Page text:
The Supreme Court on Friday picked the last scheduled day this term for hearings – April 25 – to hear lawyers argue the validity of President Trump’s plan to deny future entry to the U.S. of tens of millions of foreign nationals from six Muslim-majority nations.
The April argument list issued Friday morning still left room for a hearing on the legal fate of the “DACA” program – Deferred Action for Childhood Arrivals – if the Justices do decide to hear the Administration appeal that seeks to shut down that program. The question of reviewing, or denying review of, that appeal was to be discussed by the Justices at their closed-door conference this morning. Action on it could be disclosed as early as this afternoon.
At issue in the April 25 hearing on the case of Trump v. Hawaii is the President’s third attempt to issue a flat ban on foreign travelers from Chad, Iran, Libya, Somalia, Syria and Yemen. Unlike two earlier, temporary versions, which faltered in lower federal courts, the latest plan was to be made permanent.
One federal appeals court has ruled that the Trump initiative went beyond the President’s powers under federal immigration law, and a second federal appeals court has ruled that the latest plan is an unconstitutional “Muslim ban,” discriminating on the basis of religion. Both the immigration law question and the constitutional question are under review in the case set for argument in late April.
Even though the validity of the third version is not yet settled by the Justices, that approach is now in operation; the Justices agreed to let it go into full effect while they reviewed the government’s appeal.
The argument list provides hearings on cases only in the mornings – except for one afternoon hearing on April 23. However, if the Justices were to grant review of the DACA case, a hearing could be scheduled for one of those five open afternoons, or the Justices could hold a special hearing on a day in May, although the Justices prefer not to hold hearings after April because the Justices are busy that month trying to finish writing opinions for the term.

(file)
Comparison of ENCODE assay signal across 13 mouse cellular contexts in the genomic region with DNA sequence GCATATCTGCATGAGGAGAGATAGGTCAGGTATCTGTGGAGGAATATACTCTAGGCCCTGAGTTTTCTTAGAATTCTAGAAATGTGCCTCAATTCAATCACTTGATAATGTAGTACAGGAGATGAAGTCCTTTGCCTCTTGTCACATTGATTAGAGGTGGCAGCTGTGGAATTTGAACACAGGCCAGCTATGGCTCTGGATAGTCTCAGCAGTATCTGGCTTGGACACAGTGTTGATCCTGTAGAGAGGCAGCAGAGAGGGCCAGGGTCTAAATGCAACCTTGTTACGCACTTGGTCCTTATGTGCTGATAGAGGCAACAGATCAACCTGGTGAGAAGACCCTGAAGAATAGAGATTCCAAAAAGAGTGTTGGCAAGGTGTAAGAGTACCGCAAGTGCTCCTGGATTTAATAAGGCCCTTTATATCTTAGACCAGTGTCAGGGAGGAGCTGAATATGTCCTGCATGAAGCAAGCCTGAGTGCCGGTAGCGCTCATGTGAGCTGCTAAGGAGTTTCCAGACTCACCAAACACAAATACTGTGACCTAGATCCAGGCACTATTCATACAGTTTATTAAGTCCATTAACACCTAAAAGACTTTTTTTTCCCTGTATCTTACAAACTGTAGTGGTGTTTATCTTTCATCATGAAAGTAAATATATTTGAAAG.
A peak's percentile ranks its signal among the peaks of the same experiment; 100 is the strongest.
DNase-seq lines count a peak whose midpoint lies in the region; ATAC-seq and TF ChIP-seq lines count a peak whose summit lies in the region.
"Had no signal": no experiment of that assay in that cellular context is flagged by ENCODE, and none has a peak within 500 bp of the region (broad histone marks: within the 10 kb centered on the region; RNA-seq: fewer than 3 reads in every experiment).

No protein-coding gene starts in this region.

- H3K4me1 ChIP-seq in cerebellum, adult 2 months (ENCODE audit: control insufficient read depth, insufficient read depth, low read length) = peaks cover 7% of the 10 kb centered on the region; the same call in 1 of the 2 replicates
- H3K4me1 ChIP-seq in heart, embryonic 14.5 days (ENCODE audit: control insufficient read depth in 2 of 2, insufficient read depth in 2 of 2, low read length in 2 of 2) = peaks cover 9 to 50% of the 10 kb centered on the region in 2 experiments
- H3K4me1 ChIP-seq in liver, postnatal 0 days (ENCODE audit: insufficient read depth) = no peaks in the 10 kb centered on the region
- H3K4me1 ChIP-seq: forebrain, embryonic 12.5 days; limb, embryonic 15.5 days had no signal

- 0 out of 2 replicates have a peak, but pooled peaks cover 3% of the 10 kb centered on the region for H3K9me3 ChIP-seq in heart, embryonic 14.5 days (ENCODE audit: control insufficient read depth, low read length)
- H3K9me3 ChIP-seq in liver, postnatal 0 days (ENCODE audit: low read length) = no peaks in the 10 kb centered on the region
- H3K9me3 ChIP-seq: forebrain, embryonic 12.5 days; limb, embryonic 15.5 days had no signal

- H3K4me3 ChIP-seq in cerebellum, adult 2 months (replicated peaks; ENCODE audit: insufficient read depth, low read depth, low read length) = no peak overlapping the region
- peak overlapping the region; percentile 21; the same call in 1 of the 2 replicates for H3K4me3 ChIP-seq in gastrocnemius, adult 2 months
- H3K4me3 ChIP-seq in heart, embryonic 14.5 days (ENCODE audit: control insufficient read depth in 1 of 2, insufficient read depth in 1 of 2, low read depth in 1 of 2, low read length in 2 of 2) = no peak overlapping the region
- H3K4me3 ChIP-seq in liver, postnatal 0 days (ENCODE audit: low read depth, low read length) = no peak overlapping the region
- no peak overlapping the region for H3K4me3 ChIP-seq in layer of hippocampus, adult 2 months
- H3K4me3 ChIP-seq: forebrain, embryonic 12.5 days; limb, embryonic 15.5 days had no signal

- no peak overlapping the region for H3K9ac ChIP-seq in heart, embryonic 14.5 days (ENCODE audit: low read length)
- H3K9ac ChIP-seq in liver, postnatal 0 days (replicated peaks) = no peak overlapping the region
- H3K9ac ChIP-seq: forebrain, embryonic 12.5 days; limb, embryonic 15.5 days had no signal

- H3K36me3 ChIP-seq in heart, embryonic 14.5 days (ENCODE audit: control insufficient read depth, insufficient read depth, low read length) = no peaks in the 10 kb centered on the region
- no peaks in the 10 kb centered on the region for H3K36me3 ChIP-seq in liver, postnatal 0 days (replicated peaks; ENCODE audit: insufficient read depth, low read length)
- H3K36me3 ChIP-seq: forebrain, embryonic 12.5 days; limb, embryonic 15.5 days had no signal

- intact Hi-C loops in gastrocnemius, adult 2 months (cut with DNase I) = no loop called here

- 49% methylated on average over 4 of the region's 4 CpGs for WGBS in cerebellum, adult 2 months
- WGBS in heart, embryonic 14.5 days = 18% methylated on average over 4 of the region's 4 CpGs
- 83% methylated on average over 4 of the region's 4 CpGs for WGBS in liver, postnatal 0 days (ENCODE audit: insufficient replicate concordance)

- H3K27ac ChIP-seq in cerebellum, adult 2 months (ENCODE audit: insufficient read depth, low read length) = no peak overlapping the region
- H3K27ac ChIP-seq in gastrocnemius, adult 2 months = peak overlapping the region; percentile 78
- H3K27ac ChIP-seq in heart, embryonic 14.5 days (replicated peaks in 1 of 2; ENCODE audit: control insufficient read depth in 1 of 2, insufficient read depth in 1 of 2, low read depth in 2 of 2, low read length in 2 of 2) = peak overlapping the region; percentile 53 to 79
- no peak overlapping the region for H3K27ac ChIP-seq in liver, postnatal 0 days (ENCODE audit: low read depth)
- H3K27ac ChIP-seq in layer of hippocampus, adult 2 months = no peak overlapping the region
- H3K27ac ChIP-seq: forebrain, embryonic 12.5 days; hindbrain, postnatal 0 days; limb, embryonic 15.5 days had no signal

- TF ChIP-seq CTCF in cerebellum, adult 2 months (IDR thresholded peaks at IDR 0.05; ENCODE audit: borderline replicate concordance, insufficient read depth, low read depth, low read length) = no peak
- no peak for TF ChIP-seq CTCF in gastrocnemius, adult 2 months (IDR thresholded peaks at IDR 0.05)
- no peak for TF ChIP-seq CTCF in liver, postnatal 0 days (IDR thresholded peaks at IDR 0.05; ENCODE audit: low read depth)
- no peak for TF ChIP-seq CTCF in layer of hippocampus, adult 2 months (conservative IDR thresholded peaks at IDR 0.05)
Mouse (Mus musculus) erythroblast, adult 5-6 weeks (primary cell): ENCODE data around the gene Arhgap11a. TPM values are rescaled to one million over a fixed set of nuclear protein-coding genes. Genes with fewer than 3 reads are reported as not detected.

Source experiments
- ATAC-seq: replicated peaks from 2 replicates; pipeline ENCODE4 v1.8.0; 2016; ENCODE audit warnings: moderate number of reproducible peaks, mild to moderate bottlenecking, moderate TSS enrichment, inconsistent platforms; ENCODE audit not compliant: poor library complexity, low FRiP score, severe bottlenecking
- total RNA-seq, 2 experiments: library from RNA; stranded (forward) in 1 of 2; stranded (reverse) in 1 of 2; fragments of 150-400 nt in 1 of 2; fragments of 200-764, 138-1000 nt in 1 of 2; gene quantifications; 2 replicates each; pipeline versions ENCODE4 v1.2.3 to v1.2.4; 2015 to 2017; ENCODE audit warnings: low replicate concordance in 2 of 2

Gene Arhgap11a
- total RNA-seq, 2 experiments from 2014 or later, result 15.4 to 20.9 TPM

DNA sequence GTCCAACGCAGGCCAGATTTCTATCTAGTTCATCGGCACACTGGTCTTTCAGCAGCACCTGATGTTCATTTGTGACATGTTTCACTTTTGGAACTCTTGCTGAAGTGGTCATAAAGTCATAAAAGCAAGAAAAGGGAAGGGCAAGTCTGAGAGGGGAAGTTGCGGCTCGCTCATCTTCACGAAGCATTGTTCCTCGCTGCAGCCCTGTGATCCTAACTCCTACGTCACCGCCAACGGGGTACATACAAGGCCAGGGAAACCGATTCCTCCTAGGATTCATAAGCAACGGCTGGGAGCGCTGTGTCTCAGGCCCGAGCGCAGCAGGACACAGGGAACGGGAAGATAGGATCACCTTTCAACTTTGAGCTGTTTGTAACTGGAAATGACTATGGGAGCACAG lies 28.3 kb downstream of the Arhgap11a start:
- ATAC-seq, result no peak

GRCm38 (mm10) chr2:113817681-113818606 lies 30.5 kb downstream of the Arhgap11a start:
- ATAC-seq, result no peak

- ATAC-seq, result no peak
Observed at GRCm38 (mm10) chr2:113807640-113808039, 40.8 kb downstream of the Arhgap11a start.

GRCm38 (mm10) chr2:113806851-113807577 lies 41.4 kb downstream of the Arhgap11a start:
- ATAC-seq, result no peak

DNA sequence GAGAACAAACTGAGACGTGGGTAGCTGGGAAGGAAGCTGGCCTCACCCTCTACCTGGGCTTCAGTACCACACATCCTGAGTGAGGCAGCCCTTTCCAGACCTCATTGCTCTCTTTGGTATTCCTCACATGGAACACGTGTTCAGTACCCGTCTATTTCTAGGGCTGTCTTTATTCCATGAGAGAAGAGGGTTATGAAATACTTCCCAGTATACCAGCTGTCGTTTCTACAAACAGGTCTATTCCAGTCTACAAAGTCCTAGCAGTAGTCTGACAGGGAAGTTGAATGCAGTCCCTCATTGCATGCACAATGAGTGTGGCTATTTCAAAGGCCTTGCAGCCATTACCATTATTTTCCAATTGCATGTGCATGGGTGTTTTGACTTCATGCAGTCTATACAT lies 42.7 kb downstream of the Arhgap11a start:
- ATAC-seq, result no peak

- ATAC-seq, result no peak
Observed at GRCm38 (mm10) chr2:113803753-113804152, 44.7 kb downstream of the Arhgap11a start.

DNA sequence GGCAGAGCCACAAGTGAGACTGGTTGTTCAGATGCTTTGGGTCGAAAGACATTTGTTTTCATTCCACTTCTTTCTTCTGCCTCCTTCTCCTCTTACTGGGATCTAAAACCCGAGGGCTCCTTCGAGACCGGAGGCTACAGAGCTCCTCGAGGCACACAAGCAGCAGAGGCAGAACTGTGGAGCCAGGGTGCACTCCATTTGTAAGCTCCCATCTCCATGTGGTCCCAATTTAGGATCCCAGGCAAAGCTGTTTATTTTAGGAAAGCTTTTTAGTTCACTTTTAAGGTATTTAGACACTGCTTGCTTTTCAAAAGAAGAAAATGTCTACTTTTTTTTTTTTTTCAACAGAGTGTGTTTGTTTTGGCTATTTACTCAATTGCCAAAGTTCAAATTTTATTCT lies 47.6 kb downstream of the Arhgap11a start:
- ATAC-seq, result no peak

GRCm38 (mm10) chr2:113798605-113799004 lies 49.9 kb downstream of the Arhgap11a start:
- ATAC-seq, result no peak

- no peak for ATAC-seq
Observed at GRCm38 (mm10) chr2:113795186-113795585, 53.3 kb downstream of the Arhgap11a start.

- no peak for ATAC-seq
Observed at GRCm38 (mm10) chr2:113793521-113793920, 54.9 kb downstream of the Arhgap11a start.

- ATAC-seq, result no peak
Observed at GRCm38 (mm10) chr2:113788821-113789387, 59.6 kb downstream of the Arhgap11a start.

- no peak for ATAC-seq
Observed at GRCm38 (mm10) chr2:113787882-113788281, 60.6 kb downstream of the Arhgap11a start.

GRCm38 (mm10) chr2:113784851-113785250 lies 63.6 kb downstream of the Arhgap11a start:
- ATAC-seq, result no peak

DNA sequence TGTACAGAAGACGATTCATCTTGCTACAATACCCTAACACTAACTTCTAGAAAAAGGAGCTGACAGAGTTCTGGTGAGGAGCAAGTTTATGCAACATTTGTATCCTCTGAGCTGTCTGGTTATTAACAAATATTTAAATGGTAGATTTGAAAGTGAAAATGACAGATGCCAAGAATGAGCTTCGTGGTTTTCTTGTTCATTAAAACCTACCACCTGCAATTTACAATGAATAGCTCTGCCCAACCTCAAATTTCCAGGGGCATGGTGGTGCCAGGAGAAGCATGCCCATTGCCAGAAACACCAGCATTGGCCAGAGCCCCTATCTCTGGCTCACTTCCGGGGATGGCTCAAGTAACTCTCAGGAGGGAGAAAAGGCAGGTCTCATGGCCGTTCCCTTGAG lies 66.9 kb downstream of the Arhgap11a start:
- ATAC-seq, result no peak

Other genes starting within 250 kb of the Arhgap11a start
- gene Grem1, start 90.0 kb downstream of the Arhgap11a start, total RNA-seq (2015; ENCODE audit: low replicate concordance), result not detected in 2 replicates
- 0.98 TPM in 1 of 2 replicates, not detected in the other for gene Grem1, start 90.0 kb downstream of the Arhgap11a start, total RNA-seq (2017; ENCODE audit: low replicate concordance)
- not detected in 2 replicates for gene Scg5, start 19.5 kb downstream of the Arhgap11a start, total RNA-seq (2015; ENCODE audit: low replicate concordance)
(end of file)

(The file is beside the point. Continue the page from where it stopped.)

If the Justices were to deny review of the DACA case, the planned end of the program on March 5 would not occur, because there are currently in effect two orders by lower federal-court judges keeping the program going while the shutdown order is under review in the courts.
The newly released April hearing list also contains three other significant constitutional controversies. On April 17, the Justices will hear the case of South Dakota v. Mayfair, a test of the constitutional power of states to tax sales of goods within the state that are made via the Internet to out-of-state suppliers. On April 23, a hearing is set for the case of Lucia v. Securities and Exchange Commission, on whether hearing officers at the SEC must be appointed by the President and confirmed by the Senate. And, on April 24, the Justices are to hold a combined hearing on two election redistricting cases from Texas; each has the same title, Abbott v. Perez. The first involves the validity of district lines for two congressional districts, the second involves the validity of districts for state legislative seats. Both involve issues of the racial composition of the maps at issue.